For the purpose of illustrating the invention, there is shown in the drawings a form which is presently preferred, it being understood, however, that this invention is not limited to the precise arrangements and instrumentalities shown.
FIG. 1 is a front elevation view of the test switch assembly.
FIG. 2 is a bottom plan view of the test switch assembly with the base removed.
FIG. 3 is a cross-section of a C+ switch section taken along the lines 3--3 of FIG. 1.
FIG. 4 is a cross-section of a P switch section taken along the lines 4--4 of FIG. 1.
FIG. 5 is a cross-section of a C switch section taken along the lines 5--5 of FIG. 1.
FIG. 6 is a cross-section of a C switch section taken along the lines 6--6 of FIG. 5.
FIG. 7 is a cross-section of the test switch assembly taken along the lines 7--7 of FIG. 1.
FIG. 8 is a perspective view of the central shaft.
FIG. 9 is an exploded view of the fixed contacts in a C switch section.
FIG. 10 is a perspective view of a D-type fixed contact mounting over a connection post.
FIG. 11 is a perspective view of an F-type shunting contact.
FIG. 12 is a schematic showing a set of switch connections in a single phase test circuit.
FIG. 13 is a partial cross-section of a switch section showing the snap-fit between the base and the switch section.
Referring to the drawings, wherein like numerals indicate like elements, there is shown in FIG. 1 a test switch assembly 10 in accordance with the invention. The assembly 10 includes switch sections identified by lettering. The three switch sections at the leftmost portion of the test switch are potential switches, designated P. The next space to the right of the P switches is a neutral strap, designated N. The switch section in the next position is a current test switch, designated C. In the next position is a current shunt switch, designated C+. The remaining four positions to the right contain, in this specific arrangement, alternating C and C+ switch sections. Other arrangements of switch sections are possible, the arrangement shown in FIG. 1 being exemplary only. A shaft 12 extends through each test switch section. The base 14 is adapted to receive each switch section in a snap-fit as shown in FIG. 13. A rib 16 formed on the interior of opposing side walls of the base fits into a mating notch 18 on opposite ends of each switch section. The base 14 is held onto a flat surface by means of screws or bolts 28 which pass through holes 30 in the bottom 26 of base 14. An insulating pad 32 of non conducting material fills the space between the bottom of the switch sections and the base 14 to prevent shorting of any connections on the underside of the switch sections to the bolts 28. This is because each section can be adapted to be backwired using threaded post holes exposed through the bottom of each switch section.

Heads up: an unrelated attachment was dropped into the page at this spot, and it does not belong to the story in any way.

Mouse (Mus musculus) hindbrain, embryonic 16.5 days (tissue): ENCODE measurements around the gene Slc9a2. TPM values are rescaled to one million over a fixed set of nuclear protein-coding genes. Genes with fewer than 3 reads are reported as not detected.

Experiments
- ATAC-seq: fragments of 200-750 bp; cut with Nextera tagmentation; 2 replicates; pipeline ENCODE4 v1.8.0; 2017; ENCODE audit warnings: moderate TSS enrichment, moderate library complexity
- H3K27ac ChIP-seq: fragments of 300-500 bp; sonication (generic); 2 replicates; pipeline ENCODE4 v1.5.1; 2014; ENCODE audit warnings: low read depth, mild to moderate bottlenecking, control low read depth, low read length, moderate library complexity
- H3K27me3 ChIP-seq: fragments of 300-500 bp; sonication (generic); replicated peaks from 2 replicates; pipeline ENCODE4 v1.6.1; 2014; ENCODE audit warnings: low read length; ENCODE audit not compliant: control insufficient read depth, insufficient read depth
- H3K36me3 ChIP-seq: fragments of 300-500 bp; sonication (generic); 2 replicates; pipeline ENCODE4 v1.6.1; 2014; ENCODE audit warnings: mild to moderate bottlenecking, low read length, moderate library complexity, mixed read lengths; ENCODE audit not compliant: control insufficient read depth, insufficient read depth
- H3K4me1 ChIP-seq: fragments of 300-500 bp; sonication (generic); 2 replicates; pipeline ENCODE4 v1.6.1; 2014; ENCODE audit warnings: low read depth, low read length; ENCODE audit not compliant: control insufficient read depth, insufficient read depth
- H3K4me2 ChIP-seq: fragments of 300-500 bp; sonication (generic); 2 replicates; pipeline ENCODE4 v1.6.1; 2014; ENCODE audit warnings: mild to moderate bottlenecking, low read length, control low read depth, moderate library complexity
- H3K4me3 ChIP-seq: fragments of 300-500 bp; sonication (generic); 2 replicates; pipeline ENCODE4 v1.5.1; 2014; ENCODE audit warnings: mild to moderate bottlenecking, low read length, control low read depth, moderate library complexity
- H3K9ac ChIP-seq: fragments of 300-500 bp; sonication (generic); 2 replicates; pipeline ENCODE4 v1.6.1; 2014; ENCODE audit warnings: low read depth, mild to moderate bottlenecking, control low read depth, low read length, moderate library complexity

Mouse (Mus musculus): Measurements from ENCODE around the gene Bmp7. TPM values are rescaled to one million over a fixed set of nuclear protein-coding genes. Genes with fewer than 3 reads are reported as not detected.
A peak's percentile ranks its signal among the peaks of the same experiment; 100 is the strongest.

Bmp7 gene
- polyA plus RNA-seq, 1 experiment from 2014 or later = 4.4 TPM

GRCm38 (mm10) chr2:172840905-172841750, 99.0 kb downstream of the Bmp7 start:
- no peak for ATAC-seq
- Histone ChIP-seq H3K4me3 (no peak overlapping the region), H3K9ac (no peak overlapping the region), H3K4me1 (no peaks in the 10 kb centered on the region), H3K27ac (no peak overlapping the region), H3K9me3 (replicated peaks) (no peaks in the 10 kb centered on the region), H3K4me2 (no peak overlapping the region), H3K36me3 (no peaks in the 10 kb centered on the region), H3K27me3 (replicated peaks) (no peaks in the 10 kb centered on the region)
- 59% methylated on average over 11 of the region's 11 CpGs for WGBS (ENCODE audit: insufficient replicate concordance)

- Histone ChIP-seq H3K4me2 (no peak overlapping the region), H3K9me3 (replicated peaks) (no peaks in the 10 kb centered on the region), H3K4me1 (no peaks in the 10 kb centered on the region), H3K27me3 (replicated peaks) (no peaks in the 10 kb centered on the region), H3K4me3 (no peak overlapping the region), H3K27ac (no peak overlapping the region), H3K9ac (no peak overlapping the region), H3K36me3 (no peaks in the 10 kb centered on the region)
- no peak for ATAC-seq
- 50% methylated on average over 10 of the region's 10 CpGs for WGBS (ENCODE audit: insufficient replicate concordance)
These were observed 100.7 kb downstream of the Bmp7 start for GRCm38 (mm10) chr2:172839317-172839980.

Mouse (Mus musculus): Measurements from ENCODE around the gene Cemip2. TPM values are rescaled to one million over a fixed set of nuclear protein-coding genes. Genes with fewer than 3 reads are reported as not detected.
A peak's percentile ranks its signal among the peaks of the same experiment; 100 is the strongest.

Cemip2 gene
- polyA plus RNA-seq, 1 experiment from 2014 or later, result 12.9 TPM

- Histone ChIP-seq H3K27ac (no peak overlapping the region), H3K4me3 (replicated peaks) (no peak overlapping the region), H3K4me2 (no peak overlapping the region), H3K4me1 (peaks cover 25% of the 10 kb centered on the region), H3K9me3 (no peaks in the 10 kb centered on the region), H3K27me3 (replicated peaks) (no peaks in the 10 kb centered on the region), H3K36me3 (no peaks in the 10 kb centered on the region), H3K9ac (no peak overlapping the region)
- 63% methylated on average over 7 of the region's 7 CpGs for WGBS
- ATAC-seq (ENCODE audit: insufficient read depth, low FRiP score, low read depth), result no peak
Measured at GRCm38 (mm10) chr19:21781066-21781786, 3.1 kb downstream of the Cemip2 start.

The assembly 10 also includes end sections 19, 20 which are adapted to snap-fit into the base in the same manner as the intervening switch sections. See FIG. 2. The end sections 19, 20 extend farther downward toward the bottom 26 of base 14 to retain the pad 32 in place. The sections 19, 20 also maintain the switch sections in alignment on a pair of threaded tie rods 22 which extend through spaced holes 24 formed in each of the switch sections and the end sections 19, 20. Retaining nuts (not shown) on each end of the tie rods 22, are used to maintain inward pressure on the switch sections to keep each of the sections in alignment.
The interconnection of a C switch section and a C+ switch section is shown in FIG. 2. This interconnection takes the form of a metal strip F, as shown in FIG. 11. One end is inserted through the bottom of the C+ switch section with the other end connected to the C switch section by means of a rivet 112.